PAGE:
Original U.S. WWI Liberty Bonds Propaganda Poster “The Hun - His Mark, Blot it Out” - 19 ¾” x 30”
Original Item: Only One Available. During WWI, the U.S. government needed money to pay for tanks, ammunition, airplanes, and ships to fight the war. The government found funding through civilians through war bonds, or Liberty Loans. This was a very effective way of getting large amounts of money quickly. The poster encouraged the viewer to purchase a Liberty Loan to support the soldiers and end the war. A bloody hand print is used to signify the mark of Germany. The poster used the symbol as a tool to raise money for the American war effort through the sale of Liberty Bonds. The term "Hun" was used during both World War I and World War II as a derogatory word for a German soldier. It is a reference to the nomadic culture of Eastern Europe and Central Asia who achieved military success under their leader "Attila the Hun" during the 5th Century A.D.
The Committee of Public Information commissioned “The Hun, His Mark,” in 1917. This striking poster was designed by Chicago artist James Allen St. John who was best known, during the early part of the twentieth century, as a fantasy illustrator who worked closely with the Tarzan author Edgar Rice Burroughs to make his novels come to life for readers. In this poster, St. John depicts the bloody handprint that symbolized the attack of the German soldier, or “Hun”, with the following text:
The Hun ~ his Mark
Blot it Out
As the poster states, people were told to buy liberty bonds as a way to directly counteract the German threat that could possibly sweep the United States if not contained. This poster signified a shift toward a more gruesome and personal approach to get people to buy the bonds that funded the American war effort. Fear was used as a tool so that people would have something to think about while their husbands and sons were fighting in Europe. The rampant xenophobia and anti-German immigrant sentiment within the United States at the time also caused many German-Americans to feel compelled to contribute to such campaigns as a way to prove their loyalty.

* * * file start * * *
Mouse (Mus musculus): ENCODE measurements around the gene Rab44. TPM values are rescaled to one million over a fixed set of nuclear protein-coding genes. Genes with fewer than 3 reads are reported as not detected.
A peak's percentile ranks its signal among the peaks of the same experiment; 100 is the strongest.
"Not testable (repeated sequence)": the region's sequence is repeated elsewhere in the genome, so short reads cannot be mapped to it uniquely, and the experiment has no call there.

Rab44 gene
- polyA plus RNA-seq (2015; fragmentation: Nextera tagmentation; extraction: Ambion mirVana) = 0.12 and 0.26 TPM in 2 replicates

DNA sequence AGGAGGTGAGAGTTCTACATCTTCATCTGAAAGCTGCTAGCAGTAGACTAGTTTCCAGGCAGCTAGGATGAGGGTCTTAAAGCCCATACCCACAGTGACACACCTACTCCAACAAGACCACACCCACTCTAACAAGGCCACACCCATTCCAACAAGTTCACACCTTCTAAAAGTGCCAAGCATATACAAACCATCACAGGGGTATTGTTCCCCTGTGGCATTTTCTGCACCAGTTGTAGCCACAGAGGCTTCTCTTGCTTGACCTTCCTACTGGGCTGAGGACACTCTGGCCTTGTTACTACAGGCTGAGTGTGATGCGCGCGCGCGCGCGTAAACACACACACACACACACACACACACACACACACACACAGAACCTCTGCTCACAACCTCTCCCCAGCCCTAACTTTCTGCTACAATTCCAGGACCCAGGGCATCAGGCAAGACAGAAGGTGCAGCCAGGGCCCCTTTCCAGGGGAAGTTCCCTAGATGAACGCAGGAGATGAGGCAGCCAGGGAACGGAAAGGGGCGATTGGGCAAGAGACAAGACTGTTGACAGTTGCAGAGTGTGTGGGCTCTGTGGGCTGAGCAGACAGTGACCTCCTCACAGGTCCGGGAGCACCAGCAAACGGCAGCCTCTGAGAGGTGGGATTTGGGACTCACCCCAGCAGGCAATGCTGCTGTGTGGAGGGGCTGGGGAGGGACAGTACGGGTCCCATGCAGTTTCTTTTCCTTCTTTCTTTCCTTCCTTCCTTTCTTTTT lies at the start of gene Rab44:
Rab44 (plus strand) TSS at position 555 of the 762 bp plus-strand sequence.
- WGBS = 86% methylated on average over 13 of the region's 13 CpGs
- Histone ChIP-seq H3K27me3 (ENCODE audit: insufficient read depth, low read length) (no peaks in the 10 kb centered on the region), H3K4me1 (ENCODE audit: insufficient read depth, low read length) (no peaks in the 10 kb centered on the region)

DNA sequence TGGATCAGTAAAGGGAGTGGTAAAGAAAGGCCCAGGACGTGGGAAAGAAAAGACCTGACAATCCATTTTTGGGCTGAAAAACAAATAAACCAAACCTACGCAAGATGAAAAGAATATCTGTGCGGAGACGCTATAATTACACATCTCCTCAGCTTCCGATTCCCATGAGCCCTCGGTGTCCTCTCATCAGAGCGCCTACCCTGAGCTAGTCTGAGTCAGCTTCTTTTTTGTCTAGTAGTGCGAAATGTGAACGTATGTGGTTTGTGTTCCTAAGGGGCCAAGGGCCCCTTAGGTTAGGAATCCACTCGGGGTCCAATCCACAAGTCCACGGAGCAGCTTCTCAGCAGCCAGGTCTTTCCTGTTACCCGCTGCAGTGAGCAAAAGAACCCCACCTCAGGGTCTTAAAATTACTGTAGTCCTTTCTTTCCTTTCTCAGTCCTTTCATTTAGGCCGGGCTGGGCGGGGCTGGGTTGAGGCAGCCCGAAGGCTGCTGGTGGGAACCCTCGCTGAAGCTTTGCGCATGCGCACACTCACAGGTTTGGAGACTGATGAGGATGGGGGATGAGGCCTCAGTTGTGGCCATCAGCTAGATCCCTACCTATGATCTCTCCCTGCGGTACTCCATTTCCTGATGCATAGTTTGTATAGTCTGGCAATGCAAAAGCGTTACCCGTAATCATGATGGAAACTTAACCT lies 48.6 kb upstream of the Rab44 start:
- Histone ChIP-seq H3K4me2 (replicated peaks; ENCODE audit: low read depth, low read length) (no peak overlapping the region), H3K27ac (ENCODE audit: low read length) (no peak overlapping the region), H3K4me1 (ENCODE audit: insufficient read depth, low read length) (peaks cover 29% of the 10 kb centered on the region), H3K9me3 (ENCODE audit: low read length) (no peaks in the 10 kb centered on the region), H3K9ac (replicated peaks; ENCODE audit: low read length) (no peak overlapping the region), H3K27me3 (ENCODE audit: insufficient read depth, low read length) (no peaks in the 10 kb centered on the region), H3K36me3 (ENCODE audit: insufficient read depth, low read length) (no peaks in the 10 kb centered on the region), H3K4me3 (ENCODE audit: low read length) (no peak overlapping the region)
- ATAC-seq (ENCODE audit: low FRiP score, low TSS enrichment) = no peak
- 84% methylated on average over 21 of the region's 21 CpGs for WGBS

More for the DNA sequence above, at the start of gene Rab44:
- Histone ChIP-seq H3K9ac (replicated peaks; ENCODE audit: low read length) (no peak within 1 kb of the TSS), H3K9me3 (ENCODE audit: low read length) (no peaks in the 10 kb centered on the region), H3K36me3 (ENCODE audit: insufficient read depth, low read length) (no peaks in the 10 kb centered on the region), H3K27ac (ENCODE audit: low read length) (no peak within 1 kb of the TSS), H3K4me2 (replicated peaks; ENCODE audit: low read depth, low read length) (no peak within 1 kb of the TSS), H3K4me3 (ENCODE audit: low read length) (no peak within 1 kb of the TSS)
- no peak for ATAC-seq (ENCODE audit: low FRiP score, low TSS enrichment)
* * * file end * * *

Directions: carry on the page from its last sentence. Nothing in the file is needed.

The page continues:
This genuine 1917 example is offered in very good original condition, showing a 2 1/2" long tear in the upper right hand corner, and showing overall age toning. There are some small tears going around the edge, as is common for posters of this age. No repairs have been made, and it does show some rippling from being rolled up improperly, which would be removed over time. Measures 19 ¾” x 30”.
Ready for display.
World War I and the Role of the Poster
World War I began as a conflict between the Allies (France, the United Kingdom, and Russia) and the Central Powers (Germany and Austria-Hungary). The assassination of Archduke Francis Ferdinand, the heir to the throne of Austria-Hungary and his wife Sophie ignited the war in 1914. Italy joined the Allies in 1915, followed by the United States in 1917. A ceasefire was declared at 11 AM on November 11, 1918.
The poster was a major tool for broad dissemination of information during the war. Countries on both sides of the conflict distributed posters widely to garner support, urge action, and boost morale. During World War II, a larger quantity of posters were printed, but they were no longer the primary source of information. By that time, posters shared their audience with radio and film.
Even with its late entry into the war, the United States produced more posters than any other country. Taken as a whole, the imagery in American posters is more positive than the relatively somber appearance of the German posters.
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